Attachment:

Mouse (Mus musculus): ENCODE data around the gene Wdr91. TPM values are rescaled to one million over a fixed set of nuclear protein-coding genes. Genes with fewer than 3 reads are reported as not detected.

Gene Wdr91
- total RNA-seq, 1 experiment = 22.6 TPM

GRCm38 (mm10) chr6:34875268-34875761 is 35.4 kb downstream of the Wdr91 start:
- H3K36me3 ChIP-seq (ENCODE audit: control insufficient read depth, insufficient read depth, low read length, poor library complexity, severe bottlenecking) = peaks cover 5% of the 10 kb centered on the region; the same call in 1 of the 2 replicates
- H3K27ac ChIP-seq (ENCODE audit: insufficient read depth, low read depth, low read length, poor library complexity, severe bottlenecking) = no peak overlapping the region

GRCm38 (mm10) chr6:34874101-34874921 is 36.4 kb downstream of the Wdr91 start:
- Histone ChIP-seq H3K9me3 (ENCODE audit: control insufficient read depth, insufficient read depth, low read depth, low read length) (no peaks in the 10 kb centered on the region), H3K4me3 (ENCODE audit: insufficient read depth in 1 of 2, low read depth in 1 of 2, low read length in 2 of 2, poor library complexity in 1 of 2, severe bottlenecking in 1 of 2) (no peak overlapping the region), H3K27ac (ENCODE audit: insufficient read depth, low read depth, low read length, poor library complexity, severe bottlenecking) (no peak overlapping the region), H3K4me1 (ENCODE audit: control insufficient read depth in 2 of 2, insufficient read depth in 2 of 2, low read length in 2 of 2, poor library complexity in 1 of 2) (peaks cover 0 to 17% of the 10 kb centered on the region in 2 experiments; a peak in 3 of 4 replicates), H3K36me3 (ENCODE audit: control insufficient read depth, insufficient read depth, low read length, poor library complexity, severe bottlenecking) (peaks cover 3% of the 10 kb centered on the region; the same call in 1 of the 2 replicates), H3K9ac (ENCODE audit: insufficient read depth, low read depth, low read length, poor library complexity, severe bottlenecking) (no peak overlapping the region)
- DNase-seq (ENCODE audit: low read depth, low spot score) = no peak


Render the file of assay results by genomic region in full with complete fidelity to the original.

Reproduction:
Mouse (Mus musculus): ENCODE data around the gene Wdr91. TPM values are rescaled to one million over a fixed set of nuclear protein-coding genes. Genes with fewer than 3 reads are reported as not detected.

Gene Wdr91
- total RNA-seq, 1 experiment = 22.6 TPM

GRCm38 (mm10) chr6:34875268-34875761 is 35.4 kb downstream of the Wdr91 start:
- H3K36me3 ChIP-seq (ENCODE audit: control insufficient read depth, insufficient read depth, low read length, poor library complexity, severe bottlenecking) = peaks cover 5% of the 10 kb centered on the region; the same call in 1 of the 2 replicates
- H3K27ac ChIP-seq (ENCODE audit: insufficient read depth, low read depth, low read length, poor library complexity, severe bottlenecking) = no peak overlapping the region

GRCm38 (mm10) chr6:34874101-34874921 is 36.4 kb downstream of the Wdr91 start:
- Histone ChIP-seq H3K9me3 (ENCODE audit: control insufficient read depth, insufficient read depth, low read depth, low read length) (no peaks in the 10 kb centered on the region), H3K4me3 (ENCODE audit: insufficient read depth in 1 of 2, low read depth in 1 of 2, low read length in 2 of 2, poor library complexity in 1 of 2, severe bottlenecking in 1 of 2) (no peak overlapping the region), H3K27ac (ENCODE audit: insufficient read depth, low read depth, low read length, poor library complexity, severe bottlenecking) (no peak overlapping the region), H3K4me1 (ENCODE audit: control insufficient read depth in 2 of 2, insufficient read depth in 2 of 2, low read length in 2 of 2, poor library complexity in 1 of 2) (peaks cover 0 to 17% of the 10 kb centered on the region in 2 experiments; a peak in 3 of 4 replicates), H3K36me3 (ENCODE audit: control insufficient read depth, insufficient read depth, low read length, poor library complexity, severe bottlenecking) (peaks cover 3% of the 10 kb centered on the region; the same call in 1 of the 2 replicates), H3K9ac (ENCODE audit: insufficient read depth, low read depth, low read length, poor library complexity, severe bottlenecking) (no peak overlapping the region)
- DNase-seq (ENCODE audit: low read depth, low spot score) = no peak